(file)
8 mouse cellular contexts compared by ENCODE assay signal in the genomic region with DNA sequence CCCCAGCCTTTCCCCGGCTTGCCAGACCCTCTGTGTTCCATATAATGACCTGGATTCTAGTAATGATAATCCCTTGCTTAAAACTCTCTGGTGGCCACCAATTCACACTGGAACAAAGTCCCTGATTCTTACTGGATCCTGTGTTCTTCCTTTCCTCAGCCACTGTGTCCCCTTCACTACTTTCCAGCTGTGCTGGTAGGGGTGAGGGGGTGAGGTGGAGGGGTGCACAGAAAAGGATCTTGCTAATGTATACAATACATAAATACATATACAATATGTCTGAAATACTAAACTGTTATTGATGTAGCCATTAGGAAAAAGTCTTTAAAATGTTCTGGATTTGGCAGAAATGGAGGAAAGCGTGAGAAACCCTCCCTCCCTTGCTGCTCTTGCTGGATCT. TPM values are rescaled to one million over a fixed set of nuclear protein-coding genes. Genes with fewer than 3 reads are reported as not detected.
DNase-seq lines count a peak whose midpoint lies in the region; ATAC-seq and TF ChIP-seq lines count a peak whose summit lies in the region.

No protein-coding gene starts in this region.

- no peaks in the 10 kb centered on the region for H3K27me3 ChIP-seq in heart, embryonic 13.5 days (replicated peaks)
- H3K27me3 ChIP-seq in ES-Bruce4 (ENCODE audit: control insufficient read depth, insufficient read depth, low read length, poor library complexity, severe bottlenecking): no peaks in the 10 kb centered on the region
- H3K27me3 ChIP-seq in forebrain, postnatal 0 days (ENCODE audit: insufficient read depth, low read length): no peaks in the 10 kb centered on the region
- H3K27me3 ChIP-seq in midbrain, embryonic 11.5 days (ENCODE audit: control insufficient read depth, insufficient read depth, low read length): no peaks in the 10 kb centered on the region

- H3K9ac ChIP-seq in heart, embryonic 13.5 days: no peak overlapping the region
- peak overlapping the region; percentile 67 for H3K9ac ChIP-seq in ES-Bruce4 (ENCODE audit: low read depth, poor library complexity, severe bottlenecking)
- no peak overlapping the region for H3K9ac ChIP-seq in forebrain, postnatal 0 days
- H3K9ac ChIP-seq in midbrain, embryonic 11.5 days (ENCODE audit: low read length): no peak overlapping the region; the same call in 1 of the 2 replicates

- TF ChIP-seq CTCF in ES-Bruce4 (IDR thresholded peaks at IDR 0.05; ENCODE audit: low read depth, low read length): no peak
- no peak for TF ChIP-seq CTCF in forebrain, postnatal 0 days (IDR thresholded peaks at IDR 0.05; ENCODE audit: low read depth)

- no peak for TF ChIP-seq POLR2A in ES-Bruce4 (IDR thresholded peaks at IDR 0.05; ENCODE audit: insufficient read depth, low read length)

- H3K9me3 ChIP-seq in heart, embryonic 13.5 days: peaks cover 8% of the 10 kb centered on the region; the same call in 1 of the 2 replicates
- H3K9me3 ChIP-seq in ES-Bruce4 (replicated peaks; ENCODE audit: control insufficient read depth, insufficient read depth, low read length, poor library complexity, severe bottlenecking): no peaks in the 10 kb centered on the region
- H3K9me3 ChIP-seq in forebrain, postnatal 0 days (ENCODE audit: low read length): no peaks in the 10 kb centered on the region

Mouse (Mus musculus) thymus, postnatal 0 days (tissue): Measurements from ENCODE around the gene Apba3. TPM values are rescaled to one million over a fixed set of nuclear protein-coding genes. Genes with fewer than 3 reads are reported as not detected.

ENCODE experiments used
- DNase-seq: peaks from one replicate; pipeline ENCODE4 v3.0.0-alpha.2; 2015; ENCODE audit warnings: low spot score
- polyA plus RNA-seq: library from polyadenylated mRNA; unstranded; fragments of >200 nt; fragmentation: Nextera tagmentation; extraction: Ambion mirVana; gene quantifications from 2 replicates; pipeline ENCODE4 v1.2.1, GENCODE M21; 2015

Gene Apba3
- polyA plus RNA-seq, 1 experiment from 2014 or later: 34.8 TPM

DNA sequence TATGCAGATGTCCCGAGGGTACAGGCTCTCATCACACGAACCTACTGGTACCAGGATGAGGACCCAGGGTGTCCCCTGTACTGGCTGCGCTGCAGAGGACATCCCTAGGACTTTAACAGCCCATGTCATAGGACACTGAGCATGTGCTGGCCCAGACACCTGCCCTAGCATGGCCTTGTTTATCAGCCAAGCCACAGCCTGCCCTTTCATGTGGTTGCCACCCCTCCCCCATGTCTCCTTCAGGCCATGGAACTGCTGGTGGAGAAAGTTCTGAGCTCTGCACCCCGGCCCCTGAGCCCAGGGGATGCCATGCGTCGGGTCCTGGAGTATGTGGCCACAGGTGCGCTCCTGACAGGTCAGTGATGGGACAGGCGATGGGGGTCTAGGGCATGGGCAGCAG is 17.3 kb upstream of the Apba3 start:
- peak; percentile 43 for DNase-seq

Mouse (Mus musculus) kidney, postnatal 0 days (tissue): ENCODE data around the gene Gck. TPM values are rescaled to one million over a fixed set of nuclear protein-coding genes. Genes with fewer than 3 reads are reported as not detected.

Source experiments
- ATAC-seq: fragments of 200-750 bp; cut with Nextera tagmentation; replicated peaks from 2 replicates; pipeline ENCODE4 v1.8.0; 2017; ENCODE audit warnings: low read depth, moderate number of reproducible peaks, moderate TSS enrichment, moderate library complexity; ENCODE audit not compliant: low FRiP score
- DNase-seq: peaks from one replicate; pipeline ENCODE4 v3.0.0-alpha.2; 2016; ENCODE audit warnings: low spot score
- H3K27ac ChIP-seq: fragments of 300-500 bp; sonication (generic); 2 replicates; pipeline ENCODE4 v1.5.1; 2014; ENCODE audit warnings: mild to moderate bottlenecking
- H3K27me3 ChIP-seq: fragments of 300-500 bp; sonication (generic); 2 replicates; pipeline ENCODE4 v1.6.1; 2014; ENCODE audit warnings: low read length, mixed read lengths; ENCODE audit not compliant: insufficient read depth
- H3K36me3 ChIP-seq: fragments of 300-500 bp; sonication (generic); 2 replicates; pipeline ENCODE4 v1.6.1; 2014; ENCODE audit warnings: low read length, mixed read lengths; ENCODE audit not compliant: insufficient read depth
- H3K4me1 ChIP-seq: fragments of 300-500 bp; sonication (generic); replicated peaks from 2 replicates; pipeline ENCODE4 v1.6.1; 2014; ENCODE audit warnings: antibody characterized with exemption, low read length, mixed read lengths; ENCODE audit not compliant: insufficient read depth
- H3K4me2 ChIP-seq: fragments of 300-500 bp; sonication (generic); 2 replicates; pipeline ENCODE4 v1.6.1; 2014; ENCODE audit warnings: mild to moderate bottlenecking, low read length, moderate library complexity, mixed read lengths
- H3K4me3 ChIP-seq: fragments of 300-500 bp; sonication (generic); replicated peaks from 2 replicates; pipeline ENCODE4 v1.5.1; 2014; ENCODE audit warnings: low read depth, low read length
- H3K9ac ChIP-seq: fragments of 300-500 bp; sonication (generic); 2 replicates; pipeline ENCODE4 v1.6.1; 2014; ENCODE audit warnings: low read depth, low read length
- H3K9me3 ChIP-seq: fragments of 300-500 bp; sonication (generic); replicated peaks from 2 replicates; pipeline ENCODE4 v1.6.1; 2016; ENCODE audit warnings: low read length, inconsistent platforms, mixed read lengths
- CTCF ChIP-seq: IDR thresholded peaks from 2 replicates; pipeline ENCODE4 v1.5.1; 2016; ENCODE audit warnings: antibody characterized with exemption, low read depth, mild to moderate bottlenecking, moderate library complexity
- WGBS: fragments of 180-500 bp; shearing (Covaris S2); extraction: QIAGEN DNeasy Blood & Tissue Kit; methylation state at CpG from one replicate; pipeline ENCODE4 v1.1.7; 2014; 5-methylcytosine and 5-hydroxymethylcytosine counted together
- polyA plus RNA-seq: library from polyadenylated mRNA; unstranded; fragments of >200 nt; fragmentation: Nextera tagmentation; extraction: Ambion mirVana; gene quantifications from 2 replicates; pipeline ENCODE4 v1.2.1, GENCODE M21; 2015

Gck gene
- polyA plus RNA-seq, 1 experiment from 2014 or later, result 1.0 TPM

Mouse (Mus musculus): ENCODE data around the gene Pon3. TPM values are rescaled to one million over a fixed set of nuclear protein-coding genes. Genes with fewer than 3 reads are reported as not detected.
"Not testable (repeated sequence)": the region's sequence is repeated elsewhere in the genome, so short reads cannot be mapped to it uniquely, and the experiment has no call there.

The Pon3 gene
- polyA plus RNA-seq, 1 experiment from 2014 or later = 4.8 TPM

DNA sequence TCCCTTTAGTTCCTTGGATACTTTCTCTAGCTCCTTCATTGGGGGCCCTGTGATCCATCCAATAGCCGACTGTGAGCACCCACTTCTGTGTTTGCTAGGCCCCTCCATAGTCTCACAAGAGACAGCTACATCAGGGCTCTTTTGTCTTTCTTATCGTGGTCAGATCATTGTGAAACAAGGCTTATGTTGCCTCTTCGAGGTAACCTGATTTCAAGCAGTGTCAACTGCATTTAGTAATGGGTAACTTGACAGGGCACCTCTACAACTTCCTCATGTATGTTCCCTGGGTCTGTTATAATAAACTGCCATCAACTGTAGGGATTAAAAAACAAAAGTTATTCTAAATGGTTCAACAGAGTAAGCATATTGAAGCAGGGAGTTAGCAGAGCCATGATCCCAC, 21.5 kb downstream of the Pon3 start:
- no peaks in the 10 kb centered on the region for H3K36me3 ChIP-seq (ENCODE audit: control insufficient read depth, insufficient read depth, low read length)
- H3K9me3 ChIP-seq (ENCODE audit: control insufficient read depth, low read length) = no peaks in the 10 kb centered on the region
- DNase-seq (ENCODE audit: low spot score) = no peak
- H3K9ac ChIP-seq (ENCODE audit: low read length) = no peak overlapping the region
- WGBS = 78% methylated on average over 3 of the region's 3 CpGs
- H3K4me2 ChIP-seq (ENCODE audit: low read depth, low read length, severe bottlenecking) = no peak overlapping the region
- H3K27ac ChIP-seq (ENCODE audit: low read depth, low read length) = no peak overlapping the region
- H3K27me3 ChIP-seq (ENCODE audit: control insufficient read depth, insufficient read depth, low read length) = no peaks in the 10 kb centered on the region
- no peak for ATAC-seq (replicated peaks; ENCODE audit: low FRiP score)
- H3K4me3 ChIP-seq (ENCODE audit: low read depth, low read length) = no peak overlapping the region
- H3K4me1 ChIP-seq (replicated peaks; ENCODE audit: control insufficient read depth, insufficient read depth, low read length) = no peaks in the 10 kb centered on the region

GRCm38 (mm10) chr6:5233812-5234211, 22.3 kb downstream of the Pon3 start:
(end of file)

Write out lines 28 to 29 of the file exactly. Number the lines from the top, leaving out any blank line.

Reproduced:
- ATAC-seq: fragments of 200-750 bp; cut with Nextera tagmentation; replicated peaks from 2 replicates; pipeline ENCODE4 v1.8.0; 2017; ENCODE audit warnings: low read depth, moderate number of reproducible peaks, moderate TSS enrichment, moderate library complexity; ENCODE audit not compliant: low FRiP score
- DNase-seq: peaks from one replicate; pipeline ENCODE4 v3.0.0-alpha.2; 2016; ENCODE audit warnings: low spot score